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Updated : February 16, 2023

Update on global economy, India Budget highlights and US monetary policy

Update on global economy, India Budget highlights and US monetary policy

The week gone by saw two major economic events relevant for India along with a key economic forecast update for the global economy

  

1. Taking stock of global economic forecasts 

The International Monetary Fund in its quarterly review of the global economy presented few notable changes in its key economic forecasts.  

  • While World GDP growth forecast for 2023 got revised up, projection for the incremental loss of momentum compared to 2022 remains unchanged at 50 bps. The mark-up predominantly reflects the re-opening impact of the Chinese economy. 
  • Recovery expectation for 2024 remains intact; although it is likely to be mild, with World GDP growth forecasted to be lower vs. the long term (2000-19) average of 3.8%. 
  • Forecast for volume of world trade (goods + services) saw a downward revision for both 2023 and 2024, although 2024 continues to depict a moderate recovery in global trade volumes. 

IMF’s key global economic forecasts (%, as of Jan-23) 

 2022 Estimate 2023 Forecast 2024 Forecast 
World GDP 3.4 (+0.2) 2.9 (+0.2) 3.1 (-0.1) 
    US 2.0 (+0.4) 1.4 (+0.4) 1.0 (-0.2) 
    Eurozone 3.5 (+0.4) 0.7 (+0.2) 1.6 (-0.2) 
    UK 4.1 (+0.5) -0.6 (-0.9) 0.9 (+0.3) 
    China 3.0 (-0.2) 5.2 (+0.8) 4.5 (no change) 
    India 6.8 (no change) 6.1 (no change) 6.8 (no change) 
    
World Trade Volume  (Goods + Services) 5.4 (+1.1) 2.4 (-0.1) 3.4 (-0.3) 
Note: Values in parenthesis provide the change in estimate/forecasts provided by the IMF in Oct-22. Upward revisions are marked in green, while downward revisions are marked in red. 
Data: IMF, QuantEco Research 

In the near term, the massive earthquake in Turkey (besides its humanitarian impact) is likely to have a mild impact on India’s exports, which stood at USD 10.0 bn in 2022 (2.2% in India’s export basket). As per the Global Trade Research Initiative, suspension of one of the two main container ports is Turkey will delay shipments and could potentially take about a month to normalize its activity. It is likely that discretionary items like Yarns, Dyes, and Gems & Jewellery could see negative export growth in Feb-Mar 2023.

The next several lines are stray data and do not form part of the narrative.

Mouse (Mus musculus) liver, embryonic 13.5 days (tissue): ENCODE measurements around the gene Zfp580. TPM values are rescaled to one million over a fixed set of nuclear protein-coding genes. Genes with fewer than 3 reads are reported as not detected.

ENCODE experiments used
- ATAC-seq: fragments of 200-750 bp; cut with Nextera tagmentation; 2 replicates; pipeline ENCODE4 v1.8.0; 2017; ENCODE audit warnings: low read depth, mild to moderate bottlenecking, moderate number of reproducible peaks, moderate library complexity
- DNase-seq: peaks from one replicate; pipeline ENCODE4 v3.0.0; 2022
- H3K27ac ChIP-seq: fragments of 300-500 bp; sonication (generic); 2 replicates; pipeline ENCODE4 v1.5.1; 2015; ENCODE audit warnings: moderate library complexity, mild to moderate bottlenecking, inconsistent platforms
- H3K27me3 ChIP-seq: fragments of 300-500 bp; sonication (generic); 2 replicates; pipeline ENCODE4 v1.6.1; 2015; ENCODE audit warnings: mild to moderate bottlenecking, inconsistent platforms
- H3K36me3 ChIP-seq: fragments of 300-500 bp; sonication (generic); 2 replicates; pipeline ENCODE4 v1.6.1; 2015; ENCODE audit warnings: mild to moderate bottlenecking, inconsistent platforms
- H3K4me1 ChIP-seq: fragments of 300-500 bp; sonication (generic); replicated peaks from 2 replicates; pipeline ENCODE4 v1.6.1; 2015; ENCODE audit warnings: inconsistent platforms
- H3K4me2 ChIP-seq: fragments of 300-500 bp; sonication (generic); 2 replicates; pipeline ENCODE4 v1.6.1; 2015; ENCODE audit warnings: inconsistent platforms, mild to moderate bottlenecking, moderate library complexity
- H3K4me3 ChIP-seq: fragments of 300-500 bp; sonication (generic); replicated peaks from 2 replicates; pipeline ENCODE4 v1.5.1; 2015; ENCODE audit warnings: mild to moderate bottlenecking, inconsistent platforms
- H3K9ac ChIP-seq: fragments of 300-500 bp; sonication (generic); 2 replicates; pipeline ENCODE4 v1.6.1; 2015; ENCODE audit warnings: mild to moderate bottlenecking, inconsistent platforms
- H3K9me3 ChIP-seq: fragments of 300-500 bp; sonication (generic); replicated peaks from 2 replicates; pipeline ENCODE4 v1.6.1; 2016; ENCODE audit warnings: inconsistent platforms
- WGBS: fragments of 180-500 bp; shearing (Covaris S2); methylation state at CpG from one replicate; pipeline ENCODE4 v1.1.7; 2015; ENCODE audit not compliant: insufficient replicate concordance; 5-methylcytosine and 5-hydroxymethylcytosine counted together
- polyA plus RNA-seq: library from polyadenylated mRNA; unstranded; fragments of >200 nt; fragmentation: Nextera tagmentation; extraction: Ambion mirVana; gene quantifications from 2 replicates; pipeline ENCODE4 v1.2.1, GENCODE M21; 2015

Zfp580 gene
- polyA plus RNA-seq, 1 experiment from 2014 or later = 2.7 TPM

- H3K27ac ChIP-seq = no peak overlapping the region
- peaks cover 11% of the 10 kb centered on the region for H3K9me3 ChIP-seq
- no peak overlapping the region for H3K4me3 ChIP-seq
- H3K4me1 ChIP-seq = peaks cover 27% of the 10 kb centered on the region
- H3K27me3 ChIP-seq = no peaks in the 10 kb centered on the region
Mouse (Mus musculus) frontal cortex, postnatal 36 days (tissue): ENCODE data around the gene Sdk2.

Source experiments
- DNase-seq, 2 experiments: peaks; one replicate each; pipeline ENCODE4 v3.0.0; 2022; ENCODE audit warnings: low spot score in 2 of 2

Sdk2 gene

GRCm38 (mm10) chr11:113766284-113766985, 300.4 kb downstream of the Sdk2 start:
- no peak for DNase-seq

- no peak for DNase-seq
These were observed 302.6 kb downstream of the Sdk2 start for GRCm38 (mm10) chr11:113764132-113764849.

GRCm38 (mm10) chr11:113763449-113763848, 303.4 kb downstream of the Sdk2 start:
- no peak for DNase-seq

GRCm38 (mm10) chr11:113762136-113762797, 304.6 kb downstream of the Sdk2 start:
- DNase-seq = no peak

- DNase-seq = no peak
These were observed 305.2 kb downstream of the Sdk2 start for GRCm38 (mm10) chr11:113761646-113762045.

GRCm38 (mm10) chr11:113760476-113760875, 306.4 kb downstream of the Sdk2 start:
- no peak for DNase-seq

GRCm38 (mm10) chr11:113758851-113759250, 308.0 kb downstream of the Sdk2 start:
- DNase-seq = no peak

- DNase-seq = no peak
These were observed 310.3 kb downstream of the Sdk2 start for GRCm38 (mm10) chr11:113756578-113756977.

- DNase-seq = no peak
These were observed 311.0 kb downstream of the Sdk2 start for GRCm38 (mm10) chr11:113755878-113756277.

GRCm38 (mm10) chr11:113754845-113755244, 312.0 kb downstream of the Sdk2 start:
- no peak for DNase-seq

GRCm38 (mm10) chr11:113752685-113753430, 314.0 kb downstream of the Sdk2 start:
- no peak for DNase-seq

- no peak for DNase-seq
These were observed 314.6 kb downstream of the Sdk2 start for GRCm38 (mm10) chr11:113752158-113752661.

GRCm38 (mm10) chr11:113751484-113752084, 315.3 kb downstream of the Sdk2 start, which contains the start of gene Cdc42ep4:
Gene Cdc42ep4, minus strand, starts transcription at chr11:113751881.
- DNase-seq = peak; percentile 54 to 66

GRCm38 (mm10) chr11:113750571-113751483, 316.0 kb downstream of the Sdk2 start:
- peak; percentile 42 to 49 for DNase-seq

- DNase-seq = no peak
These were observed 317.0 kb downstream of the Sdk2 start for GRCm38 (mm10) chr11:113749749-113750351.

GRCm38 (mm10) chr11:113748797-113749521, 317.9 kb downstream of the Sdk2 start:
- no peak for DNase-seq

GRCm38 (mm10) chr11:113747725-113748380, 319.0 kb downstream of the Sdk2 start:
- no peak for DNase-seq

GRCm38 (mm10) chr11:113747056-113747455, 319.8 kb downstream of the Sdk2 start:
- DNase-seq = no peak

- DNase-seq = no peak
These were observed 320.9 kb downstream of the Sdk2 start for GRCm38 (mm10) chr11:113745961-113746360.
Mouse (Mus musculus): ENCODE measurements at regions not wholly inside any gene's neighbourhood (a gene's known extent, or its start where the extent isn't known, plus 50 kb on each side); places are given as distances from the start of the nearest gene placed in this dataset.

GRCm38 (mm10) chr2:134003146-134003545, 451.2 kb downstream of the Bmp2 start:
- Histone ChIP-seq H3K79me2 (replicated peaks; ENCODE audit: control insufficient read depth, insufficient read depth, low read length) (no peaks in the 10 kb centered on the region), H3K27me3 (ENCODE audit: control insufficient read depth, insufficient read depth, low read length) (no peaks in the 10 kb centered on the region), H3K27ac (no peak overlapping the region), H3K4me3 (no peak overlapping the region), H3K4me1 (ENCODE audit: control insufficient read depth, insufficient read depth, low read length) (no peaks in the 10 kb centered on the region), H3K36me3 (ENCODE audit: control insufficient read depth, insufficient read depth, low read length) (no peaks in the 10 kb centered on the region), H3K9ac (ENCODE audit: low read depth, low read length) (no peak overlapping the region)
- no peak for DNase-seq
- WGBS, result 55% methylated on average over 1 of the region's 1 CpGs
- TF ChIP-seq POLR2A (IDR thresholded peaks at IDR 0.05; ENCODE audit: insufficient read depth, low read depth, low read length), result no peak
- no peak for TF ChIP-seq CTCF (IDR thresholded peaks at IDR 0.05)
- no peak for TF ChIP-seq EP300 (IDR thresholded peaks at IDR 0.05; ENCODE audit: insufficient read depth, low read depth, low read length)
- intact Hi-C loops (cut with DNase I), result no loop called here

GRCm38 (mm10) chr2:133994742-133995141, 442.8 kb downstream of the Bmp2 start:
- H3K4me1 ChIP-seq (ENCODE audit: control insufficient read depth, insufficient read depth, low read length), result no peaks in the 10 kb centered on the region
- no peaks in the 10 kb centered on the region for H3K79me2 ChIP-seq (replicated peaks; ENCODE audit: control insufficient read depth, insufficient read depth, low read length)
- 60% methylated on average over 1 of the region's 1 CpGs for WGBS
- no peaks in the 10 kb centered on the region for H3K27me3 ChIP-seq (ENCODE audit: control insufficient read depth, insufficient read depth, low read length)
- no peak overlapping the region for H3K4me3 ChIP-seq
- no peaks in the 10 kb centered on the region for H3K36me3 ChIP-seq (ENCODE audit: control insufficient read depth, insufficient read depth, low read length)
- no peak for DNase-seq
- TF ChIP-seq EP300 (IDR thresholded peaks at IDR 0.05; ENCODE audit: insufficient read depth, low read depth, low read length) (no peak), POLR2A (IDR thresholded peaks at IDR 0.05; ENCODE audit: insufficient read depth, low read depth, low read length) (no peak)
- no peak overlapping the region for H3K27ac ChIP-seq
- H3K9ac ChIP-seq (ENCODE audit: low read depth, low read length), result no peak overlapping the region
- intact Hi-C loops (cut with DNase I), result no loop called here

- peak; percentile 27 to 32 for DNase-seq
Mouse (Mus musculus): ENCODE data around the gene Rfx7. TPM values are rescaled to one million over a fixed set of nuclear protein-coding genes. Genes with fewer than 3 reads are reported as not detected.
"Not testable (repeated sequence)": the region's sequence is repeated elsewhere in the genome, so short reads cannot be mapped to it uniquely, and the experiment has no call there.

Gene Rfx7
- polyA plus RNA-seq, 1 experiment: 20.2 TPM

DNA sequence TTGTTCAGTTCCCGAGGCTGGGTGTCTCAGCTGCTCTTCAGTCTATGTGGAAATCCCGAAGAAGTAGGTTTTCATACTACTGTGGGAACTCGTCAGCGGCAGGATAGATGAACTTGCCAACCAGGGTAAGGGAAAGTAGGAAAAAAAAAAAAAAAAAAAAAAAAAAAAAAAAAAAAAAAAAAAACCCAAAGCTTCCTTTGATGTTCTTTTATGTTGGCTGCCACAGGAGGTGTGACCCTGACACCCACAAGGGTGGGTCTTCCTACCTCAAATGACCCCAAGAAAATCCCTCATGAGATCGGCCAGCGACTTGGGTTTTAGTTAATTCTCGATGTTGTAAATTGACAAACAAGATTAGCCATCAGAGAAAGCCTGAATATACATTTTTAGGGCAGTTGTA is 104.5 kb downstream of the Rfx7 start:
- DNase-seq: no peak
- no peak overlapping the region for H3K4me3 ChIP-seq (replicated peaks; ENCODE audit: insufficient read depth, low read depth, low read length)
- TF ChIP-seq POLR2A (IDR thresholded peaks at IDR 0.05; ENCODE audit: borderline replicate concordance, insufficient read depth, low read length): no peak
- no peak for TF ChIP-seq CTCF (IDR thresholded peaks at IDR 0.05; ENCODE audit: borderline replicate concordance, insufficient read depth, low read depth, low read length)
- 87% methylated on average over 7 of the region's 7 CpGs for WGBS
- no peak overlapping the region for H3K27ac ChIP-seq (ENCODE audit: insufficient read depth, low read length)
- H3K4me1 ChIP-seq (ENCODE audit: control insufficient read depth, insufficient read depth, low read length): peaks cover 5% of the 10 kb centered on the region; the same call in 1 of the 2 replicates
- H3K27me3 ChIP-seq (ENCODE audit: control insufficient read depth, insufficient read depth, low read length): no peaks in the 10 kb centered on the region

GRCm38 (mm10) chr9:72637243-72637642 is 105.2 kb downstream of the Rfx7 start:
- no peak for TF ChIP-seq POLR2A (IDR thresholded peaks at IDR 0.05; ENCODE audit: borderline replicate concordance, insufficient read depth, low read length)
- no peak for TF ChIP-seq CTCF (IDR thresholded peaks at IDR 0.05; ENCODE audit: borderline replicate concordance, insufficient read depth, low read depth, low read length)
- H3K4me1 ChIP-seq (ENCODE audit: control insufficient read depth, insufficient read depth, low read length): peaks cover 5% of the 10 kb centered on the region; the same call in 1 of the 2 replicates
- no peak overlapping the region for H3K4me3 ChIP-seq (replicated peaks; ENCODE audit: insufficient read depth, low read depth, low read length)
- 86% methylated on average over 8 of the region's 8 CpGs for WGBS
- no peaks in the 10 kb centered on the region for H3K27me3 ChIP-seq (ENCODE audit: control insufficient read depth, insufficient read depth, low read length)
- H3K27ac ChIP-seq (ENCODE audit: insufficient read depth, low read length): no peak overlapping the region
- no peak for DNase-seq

2. Key takeaways from the 2023-24 Union Budget 

  • Target for fiscal deficit was lowered to 5.9% of GDP from 6.4% in 2022-23.  
  • While the Budget refrained from any big bang policy announcements, quality of spending got a significant boost with hike in allocation for capital expenditure to a two decade high of 3.3% of GDP from 2.7% in 2022-23. Bulk of the capex in 2023-24 would be driven by railways, roads, defence, telecom, petroleum, and housing & urban development. 
  • From exports perspective, the Budget hiked allocation for some key schemes like the Remission of Duties and Taxes on Export Products (up 10.0% to Rs 15069 cr), Rebate of State and Central Taxes and Levies (up 12.7% to Rs 8405 cr), and Interest Equalisation Scheme (up 23.4% to Rs 2932 cr). This is expected to help improve cost efficiency for SME exporters.  
  • Targeted reduction in import duty for specific products will build onadd to the competitiveness of exports of chemical products, marine products, gems & jewellery, and electronic items. In addition, the Budget increased the allocation for the PLI (Performance Linked Incentives) Scheme by 67.7% to Rs 8,083 cr, with bulk of the increase earmarked for electronics & hardware, food processing, automobiles, and pharmaceuticals sector.